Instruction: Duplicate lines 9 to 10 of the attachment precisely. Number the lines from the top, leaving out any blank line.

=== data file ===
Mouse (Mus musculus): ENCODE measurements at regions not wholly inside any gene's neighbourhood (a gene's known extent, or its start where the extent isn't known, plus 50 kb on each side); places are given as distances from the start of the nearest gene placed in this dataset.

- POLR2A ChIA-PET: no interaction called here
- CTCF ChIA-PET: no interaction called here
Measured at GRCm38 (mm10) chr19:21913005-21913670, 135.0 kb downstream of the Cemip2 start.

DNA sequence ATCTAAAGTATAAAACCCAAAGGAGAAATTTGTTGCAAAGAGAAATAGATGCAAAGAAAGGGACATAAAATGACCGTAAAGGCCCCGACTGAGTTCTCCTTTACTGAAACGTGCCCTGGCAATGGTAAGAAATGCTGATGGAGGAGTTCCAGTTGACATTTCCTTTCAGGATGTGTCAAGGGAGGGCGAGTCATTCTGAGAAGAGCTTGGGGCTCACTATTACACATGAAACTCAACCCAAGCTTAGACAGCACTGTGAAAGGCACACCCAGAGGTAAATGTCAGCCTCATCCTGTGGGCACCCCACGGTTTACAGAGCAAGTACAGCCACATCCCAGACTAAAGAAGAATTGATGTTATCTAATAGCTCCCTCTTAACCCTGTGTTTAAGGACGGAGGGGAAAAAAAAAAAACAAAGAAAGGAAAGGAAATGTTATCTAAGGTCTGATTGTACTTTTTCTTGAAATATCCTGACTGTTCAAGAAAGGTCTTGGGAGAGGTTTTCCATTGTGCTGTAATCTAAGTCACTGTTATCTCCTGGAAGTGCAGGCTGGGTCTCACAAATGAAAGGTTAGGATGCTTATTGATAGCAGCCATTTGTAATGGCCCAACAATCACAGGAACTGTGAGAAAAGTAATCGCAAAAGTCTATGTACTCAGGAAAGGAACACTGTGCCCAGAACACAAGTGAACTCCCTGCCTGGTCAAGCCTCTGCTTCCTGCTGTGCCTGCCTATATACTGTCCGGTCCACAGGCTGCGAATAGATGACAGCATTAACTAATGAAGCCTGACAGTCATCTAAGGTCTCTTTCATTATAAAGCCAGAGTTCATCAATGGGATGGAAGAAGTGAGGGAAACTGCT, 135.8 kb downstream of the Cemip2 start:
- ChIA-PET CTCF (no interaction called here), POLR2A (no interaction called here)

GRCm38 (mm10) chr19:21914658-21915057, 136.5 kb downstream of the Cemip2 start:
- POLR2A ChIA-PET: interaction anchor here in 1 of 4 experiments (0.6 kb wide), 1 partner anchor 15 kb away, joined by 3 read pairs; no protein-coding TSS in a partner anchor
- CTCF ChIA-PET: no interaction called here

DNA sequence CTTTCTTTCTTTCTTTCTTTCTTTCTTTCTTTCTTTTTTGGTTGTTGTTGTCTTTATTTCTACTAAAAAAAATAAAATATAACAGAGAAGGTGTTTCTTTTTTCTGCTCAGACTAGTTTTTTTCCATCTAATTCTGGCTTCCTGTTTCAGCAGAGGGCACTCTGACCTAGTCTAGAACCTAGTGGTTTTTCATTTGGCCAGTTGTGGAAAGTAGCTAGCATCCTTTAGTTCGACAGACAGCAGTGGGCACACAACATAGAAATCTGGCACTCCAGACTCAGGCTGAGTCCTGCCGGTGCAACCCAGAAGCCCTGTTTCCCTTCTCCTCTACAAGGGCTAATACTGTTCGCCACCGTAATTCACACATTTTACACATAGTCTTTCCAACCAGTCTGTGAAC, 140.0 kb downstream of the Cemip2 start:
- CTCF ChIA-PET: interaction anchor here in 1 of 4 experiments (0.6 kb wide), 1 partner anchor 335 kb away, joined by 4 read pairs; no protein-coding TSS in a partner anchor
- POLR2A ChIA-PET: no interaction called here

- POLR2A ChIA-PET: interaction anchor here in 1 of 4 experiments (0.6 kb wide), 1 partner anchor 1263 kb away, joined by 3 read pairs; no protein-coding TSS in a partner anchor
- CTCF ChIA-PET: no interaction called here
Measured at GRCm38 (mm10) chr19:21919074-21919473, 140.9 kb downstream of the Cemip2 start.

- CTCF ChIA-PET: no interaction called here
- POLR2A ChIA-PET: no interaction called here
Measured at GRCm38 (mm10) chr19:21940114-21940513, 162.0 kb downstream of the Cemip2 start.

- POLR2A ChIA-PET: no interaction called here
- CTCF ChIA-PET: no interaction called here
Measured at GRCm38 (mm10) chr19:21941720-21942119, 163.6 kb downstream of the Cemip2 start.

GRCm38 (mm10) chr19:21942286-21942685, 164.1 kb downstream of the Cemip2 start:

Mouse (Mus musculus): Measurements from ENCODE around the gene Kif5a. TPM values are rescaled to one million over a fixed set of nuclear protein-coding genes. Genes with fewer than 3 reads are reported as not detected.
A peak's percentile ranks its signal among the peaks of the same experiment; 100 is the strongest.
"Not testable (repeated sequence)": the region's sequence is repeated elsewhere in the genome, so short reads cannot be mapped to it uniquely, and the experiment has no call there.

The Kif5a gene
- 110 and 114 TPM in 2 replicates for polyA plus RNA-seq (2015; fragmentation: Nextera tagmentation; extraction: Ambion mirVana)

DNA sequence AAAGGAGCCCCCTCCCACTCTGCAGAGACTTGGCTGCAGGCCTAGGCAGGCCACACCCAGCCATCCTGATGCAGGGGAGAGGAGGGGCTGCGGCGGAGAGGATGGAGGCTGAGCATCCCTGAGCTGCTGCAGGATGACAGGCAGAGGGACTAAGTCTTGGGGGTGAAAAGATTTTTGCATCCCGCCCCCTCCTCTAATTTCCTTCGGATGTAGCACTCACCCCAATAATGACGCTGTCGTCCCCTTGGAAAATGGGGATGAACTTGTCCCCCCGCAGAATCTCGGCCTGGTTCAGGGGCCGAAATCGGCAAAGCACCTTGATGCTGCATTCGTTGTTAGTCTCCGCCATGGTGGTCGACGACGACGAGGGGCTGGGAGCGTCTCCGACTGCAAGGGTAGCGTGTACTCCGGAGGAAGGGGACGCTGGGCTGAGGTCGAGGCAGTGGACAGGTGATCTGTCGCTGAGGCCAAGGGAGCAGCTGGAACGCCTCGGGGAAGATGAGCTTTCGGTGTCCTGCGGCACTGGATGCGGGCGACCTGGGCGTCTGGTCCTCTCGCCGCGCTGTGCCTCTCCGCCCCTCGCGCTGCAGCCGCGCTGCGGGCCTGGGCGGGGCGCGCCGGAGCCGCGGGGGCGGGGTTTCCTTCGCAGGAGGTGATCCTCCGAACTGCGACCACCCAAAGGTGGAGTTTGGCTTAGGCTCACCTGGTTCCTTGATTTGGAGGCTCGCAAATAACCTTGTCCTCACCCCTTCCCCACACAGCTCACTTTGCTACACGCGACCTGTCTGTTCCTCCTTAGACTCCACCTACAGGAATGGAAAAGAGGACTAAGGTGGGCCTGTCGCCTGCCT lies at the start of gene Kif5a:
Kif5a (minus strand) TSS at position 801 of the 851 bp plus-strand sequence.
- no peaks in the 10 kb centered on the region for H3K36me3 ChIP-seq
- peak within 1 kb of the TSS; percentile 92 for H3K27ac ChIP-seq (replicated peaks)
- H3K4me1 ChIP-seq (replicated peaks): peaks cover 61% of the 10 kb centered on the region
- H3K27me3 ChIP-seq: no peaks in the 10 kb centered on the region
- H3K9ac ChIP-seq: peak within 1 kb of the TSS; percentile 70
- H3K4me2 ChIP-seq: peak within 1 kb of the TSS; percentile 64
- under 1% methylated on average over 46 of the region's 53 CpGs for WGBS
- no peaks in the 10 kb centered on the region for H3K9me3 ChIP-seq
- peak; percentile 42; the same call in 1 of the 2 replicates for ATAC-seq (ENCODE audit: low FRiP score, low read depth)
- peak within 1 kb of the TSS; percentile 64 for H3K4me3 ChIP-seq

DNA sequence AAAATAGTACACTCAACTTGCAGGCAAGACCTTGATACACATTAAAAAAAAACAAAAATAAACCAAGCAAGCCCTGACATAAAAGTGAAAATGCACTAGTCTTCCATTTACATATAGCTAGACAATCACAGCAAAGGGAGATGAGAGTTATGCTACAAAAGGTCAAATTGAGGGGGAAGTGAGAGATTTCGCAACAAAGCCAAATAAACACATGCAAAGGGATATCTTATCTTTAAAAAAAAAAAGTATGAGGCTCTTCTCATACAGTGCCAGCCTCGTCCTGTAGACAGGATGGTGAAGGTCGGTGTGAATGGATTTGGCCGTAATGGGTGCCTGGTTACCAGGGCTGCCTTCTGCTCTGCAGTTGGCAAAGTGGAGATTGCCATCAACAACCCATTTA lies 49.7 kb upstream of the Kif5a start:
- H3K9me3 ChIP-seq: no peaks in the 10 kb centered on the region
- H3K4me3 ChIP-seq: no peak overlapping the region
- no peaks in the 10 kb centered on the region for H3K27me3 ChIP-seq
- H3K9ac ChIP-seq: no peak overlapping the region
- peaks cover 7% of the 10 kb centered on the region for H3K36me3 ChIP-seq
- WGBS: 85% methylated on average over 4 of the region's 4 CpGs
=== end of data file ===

- CTCF ChIA-PET: no interaction called here

DNA sequence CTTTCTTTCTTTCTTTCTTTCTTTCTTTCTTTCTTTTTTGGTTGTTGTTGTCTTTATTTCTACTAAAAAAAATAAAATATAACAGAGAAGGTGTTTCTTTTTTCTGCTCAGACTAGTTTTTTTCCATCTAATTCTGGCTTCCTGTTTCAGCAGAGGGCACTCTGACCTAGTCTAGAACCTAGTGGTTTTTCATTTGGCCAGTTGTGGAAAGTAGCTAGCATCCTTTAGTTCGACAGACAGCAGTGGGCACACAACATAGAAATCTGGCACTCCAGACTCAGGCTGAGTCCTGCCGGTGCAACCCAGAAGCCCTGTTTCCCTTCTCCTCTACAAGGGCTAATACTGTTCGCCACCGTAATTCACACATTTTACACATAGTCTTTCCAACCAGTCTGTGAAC, 140.0 kb downstream of the Cemip2 start: